Stroke Risk and Antithrombotic Treatment During Follow-up of Patients With Ischemic Stroke and Cortical Superficial Siderosis.

Martí-Fàbregas, Joan; Camps-Renom, Pol; Best, Jonathan G; Ramos-Pachon, Anna; Guasch-Jiménez, Marina; Martinez-Domeño, Alejandro; Guisado-Alonso, Daniel; Gómez-Ansón, Beatriz M; Ambler, Gareth; Wilson, Duncan; Lee, Keon-Joo; Lim, Jae-Sung; Bae, Hee-Joon; Shiozawa, Masayuki; Koga, Masatoshi; Toyoda, Kazunori; Hennerici, Michael G; Chabriat, Hugues; Jouvent, Eric; Kwun Wong, Debbie Yuen; ... (2023). Stroke Risk and Antithrombotic Treatment During Follow-up of Patients With Ischemic Stroke and Cortical Superficial Siderosis. Neurology, 100(12), e1267-e1281. American Academy of Neurology 10.1212/WNL.0000000000201723

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In patients with ischemic stroke (IS) or TIA and cortical superficial siderosis (cSS), there are few data regarding the risk of future cerebrovascular events and also about the benefits and safety of antithrombotic drugs for secondary prevention. We investigated the associations of cSS and stroke risk in patients with recent IS or TIA.


We retrospectively analyzed the Microbleeds International Collaborative Network (MICON) database. We selected patients with IS or TIA from cohorts who had MRI-assessed cSS, available data on antithrombotic treatments, recurrent cerebrovascular events [Intracranial hemorrhage -ICrH-, IS, or any stroke (ICrH or IS)], and mortality. We calculated incidence rates (IR) and performed univariable and multivariable Cox regression analyses.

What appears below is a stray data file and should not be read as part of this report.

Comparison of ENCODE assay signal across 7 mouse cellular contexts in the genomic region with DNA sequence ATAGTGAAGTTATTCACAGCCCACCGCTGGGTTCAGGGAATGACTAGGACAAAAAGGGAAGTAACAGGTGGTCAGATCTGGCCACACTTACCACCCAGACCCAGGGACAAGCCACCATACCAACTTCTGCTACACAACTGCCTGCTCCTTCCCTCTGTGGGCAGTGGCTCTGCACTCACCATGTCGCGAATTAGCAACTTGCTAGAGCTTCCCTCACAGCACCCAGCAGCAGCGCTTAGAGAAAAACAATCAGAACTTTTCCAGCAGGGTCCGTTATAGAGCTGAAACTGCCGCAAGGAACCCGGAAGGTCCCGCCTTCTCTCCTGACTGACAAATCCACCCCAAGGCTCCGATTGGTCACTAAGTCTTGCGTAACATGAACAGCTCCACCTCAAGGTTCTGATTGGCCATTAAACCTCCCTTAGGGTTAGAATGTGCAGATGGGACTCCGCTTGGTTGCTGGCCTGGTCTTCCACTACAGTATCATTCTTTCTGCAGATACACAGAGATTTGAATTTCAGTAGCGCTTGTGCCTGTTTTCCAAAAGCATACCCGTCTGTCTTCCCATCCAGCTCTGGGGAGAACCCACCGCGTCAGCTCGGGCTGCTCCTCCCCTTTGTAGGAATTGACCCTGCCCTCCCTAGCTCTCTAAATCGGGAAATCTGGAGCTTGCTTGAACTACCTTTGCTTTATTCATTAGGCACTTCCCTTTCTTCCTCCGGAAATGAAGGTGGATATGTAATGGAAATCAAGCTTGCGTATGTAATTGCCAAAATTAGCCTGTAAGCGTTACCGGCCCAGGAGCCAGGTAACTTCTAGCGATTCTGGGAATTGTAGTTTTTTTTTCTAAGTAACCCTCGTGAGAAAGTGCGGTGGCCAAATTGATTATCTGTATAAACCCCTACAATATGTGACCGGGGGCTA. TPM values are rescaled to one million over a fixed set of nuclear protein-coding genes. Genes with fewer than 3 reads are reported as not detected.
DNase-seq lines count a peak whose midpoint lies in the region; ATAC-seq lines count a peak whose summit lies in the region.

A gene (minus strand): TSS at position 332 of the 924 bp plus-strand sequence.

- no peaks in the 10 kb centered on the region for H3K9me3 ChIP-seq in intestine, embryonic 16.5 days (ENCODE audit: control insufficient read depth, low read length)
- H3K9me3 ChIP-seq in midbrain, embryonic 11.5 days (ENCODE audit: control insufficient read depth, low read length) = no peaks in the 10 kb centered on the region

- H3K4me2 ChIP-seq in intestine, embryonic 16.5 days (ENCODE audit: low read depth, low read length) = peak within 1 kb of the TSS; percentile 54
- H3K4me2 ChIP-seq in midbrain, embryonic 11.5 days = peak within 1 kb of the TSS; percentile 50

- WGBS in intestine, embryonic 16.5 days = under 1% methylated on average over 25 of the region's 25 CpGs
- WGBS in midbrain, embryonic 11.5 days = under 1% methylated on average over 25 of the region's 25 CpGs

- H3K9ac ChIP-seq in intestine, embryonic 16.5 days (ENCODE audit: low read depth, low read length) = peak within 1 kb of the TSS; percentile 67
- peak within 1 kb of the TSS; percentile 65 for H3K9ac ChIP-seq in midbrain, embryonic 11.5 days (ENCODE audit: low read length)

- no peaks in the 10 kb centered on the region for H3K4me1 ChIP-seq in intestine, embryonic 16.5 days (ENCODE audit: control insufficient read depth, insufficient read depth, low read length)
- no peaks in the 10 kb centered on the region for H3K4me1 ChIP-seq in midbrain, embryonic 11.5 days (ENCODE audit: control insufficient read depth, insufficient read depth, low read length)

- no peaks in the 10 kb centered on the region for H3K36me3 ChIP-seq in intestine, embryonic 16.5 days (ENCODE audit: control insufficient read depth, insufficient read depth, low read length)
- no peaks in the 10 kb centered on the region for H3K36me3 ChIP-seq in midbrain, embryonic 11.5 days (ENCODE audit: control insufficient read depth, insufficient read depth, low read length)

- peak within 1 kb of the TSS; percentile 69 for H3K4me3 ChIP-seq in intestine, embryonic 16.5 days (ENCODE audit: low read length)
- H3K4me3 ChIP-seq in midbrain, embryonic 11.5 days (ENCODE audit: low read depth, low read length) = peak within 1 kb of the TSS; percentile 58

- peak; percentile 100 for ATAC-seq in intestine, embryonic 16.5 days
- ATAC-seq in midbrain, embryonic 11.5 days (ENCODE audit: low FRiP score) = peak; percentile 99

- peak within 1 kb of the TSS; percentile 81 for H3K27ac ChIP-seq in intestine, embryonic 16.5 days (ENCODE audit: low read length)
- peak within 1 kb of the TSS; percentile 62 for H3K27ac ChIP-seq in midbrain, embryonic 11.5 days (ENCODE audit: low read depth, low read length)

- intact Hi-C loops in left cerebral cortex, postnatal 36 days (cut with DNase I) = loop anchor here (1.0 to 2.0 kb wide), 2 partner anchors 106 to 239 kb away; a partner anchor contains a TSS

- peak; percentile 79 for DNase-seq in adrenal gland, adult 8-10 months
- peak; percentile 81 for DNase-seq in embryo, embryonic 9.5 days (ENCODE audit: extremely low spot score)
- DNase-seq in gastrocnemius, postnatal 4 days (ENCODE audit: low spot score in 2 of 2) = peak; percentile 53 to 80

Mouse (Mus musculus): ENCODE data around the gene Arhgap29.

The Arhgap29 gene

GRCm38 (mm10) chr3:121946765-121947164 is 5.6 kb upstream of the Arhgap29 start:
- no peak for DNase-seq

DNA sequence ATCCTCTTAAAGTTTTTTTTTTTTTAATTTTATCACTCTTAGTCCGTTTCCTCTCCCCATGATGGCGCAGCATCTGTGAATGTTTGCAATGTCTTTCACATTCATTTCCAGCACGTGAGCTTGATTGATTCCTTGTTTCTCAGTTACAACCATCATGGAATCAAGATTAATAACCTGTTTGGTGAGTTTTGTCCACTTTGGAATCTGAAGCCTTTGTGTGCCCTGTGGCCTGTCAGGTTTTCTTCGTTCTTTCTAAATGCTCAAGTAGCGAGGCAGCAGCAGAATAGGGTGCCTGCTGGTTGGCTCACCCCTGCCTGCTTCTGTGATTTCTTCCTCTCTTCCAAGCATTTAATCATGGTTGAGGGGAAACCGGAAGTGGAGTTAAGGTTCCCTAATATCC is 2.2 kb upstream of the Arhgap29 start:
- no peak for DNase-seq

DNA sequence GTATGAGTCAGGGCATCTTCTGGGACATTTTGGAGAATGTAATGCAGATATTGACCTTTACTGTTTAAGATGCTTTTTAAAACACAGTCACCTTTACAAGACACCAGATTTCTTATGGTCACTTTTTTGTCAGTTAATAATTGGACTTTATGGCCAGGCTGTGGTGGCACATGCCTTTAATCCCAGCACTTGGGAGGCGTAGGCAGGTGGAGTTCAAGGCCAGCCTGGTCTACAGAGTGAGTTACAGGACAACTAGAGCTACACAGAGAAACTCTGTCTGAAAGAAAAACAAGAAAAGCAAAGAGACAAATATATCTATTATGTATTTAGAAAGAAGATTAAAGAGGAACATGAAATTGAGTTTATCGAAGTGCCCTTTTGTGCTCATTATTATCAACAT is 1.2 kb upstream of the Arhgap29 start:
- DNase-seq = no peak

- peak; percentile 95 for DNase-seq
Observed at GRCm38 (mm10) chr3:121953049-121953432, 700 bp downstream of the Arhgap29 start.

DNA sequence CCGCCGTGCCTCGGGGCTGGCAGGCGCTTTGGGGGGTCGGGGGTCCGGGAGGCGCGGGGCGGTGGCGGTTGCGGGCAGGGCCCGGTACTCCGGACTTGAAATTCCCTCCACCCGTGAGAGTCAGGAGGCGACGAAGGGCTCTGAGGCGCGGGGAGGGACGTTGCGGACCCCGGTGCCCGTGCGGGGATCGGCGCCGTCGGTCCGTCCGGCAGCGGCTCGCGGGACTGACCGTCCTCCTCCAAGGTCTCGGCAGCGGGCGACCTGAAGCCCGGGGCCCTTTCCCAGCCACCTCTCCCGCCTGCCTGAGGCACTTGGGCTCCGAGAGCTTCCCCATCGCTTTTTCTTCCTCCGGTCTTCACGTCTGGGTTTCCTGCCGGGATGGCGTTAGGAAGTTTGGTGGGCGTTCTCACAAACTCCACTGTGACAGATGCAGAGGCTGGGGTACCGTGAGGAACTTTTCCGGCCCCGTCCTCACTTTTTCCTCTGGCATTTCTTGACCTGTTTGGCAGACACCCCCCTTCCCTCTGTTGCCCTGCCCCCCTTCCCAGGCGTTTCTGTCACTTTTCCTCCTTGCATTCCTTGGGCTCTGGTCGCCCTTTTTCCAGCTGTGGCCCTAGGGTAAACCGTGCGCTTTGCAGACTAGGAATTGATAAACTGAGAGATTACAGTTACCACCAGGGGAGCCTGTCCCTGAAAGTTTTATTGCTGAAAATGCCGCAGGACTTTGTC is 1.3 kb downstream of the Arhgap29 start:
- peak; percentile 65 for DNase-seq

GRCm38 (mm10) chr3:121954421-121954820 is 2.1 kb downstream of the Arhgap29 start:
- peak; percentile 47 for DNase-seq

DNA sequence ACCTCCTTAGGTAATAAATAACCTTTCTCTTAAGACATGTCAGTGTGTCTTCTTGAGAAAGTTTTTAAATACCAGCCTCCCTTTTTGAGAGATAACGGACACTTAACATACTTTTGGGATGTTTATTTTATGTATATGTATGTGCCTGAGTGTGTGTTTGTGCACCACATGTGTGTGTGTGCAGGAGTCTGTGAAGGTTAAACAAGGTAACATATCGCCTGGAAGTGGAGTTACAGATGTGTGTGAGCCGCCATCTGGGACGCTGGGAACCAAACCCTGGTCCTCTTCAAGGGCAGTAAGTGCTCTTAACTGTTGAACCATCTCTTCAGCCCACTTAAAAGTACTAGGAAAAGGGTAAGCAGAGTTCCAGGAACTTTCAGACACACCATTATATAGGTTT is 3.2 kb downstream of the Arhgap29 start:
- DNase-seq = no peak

Of 12.669 patients (mean age 70.4±12.3 years, 57.3% men), cSS was detected in 273 (2.2%) patients. During a mean follow-up of 24±17 months, IS was more frequent than ICrH in both cSS (IR 57.1 versus 14.6 per 1000 patient-years) and non-cSS groups (33.7 versus 6.3 per 1000 patient years). Compared to the non-CSS group, cSS was associated with any stroke on multivariable analysis [IR 83 versus 42 per 1000 patient-years, adjusted HR for cSS 1.62 (95%CI: 1.14-2.28; p=0.006)]. This association was not significant in subgroups of patients treated with antiplatelet drugs (n=6.554) or with anticoagulants (n=4.044). Patients with cSS who were treated with both antiplatelet drugs and anticoagulants (n=1.569) had a higher incidence of ICrH (IR 107.5 vs 4.9 per 1000 patient-years, adjusted HR 13.26; 95%CI: 2.90-60.63; p=0.001) and of any stroke (IR 198.8 vs 34.7 per 1000 patient-years, adjusted HR 5.03; 95%CI: 2.03-12.44; p<0.001) compared to the non-CSS group.


Patients with IS or TIA with cSS are at increased risk of stroke (ICrH or IS) during follow-up; the risk of IS exceeds that of ICrH for patients receiving antiplatelet or anticoagulant treatment alone, but the risk of ICrH exceeds that of IS in patients receiving both treatments. The findings suggest that either antiplatelet or anticoagulant treatment alone should not be avoided in patients with cSS, but combined antithrombotic therapy might be hazardous. Our findings need to be confirmed by randomized clinical trials.

Item Type:

Journal Article (Original Article)


04 Faculty of Medicine > Department of Head Organs and Neurology (DKNS) > Clinic of Neurology

UniBE Contributor:

Seiffge, David Julian, Göldlin, Martina Béatrice, Panos, Leonidas, Jung, Simon


600 Technology > 610 Medicine & health




American Academy of Neurology




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Date Deposited:

20 Dec 2022 09:42

Last Modified:

20 Dec 2023 00:25

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